Why Dark-Colored Pigeons Are More Common in Cities | Smart News | Smithsonian
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Why Dark-Colored Pigeons Are More Common in Cities

Melanin seems to help the birds get rid of potentially toxic compounds from the environment

smithsonian.com

The feathers of feral pigeons can range in color from pure white to a dark, dark pigment—although you wouldn't necessarily know that, if your experience with pigeons is limited to city birds, like the ones poking around Central Park. In cities, pigeons tend to be darker, and, according to a new study, that's probably not a coincidence. In cities, dark pigeons' melanin might give them an edge, performing double-duty by helping the birds rid themselves of chemical toxins, reports ScienceNOW

Melanin is responsible for pigmentation, and the darker a bird (or person, or any other animal), the more melanin they have. Melanin also conveniently binds to metals, such as lead, ScienceNOW explains. In theory, melanin would bind to heavy metals that make their way into the birds' bloodstream through food or water, and then remove those metals as the melanin forms and grows into new feathers.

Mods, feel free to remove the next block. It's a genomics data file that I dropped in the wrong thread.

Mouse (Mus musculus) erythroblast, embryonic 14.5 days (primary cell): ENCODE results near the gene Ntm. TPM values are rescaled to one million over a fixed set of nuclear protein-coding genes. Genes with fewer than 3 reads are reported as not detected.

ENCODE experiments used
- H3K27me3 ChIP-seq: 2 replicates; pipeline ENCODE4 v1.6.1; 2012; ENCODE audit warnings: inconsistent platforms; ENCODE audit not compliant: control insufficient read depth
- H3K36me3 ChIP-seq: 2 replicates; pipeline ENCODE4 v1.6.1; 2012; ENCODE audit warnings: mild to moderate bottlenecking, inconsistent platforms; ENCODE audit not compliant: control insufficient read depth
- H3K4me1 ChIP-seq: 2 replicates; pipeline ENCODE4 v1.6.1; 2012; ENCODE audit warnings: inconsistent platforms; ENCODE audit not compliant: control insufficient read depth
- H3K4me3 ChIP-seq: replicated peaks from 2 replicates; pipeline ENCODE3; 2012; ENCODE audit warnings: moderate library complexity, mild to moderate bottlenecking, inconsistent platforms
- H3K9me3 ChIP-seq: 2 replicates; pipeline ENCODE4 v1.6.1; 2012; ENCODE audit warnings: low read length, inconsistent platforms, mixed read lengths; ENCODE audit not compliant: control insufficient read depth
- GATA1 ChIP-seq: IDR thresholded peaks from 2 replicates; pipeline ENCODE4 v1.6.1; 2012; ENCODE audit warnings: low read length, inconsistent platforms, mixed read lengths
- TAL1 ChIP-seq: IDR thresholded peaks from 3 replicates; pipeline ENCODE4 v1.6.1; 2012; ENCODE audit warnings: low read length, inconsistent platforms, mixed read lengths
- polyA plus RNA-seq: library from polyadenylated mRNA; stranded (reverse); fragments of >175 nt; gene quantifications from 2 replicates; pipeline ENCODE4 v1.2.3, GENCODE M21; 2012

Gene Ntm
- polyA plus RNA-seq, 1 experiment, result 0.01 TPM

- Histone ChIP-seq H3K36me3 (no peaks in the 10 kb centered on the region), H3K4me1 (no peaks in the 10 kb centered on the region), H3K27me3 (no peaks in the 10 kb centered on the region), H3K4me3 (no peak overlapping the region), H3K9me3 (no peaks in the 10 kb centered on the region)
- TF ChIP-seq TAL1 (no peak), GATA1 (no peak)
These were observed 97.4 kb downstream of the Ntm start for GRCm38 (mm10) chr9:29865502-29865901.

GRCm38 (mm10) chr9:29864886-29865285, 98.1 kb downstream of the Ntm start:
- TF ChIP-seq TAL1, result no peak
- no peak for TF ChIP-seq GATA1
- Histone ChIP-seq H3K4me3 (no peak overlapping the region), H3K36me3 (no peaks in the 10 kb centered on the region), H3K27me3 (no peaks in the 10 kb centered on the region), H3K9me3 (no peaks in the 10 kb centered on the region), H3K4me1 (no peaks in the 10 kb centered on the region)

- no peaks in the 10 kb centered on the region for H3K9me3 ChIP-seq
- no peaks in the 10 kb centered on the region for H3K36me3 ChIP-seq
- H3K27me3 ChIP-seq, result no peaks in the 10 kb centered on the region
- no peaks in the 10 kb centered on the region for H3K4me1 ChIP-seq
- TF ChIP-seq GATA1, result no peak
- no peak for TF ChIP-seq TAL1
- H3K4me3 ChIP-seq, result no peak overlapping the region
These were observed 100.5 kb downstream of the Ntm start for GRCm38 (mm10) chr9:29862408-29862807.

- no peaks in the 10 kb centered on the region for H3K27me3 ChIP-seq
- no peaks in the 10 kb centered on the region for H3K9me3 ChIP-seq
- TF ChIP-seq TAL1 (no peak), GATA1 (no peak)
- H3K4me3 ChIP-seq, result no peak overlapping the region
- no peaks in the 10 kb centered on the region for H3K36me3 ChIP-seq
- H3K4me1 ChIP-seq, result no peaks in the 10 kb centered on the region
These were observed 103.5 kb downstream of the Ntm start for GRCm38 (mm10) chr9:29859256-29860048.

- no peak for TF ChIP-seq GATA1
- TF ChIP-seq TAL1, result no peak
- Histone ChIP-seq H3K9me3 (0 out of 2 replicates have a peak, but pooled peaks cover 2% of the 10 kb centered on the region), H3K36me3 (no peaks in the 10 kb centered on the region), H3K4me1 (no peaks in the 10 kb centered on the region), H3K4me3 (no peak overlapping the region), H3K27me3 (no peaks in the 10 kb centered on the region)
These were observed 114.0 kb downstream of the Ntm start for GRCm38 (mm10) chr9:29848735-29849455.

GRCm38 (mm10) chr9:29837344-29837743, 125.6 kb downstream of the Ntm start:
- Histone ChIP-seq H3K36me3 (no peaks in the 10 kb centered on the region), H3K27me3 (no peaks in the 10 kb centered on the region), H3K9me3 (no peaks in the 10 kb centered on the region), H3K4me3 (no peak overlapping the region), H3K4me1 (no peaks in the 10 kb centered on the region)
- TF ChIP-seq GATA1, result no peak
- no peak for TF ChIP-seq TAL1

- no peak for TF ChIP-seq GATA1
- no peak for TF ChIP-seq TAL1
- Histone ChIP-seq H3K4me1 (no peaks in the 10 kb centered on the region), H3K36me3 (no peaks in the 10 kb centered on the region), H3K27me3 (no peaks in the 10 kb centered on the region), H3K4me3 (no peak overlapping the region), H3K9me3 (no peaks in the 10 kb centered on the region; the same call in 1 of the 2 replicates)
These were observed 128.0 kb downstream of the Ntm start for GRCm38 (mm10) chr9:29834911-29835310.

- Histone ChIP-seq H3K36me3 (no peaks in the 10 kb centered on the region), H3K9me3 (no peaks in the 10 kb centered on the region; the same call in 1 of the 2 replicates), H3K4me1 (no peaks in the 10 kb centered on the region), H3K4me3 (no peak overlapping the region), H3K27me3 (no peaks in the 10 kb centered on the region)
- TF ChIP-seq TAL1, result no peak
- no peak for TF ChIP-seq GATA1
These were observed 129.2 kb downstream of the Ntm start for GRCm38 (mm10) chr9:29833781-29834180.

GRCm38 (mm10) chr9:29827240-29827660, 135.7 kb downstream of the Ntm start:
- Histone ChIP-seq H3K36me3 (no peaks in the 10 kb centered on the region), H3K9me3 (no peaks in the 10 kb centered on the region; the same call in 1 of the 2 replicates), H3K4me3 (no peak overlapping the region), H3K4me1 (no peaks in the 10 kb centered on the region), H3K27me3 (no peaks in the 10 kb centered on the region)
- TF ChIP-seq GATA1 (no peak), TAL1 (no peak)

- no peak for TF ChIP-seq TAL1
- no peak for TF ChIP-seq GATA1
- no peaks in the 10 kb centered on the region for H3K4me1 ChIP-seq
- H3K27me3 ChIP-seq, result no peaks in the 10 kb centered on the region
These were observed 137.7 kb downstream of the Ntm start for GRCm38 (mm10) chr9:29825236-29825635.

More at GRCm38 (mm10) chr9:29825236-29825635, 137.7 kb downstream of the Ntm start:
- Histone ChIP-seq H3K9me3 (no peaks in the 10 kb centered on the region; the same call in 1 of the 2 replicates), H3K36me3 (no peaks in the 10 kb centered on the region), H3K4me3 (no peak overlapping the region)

To test whether or not this hypothetical explanation is plausible, researchers caught around 100 pigeons living in Paris. (Parisian pigeons are certainly carrying their weight as scientific subjects: dark pigeons from the city have previously been shown to have superior immune systems and better defenses against parasites.) The scientists kept the birds in cages for a year and took feather samples when the animals were first captured and at the end of their time in captivity.

They measured the feathers for zinc levels, ScienceNOW reports, and found that those levels dropped by nearly 30 percent. They also found that the darker pigeons had significantly higher levels of zinc in their feathers than the lighter birds. "That suggests that when fed the same diet and housed under the same conditions, darker birds remove more zinc—and possibly other noxious heavy metals—from their bloodstream than light-colored birds do," ScienceNOW writes. 

To really solidify this hypothesis, however, the team will have to perform tests that take into account heavy metal levels in the birds' blood as well as in their feathers, ScienceNOW adds. 

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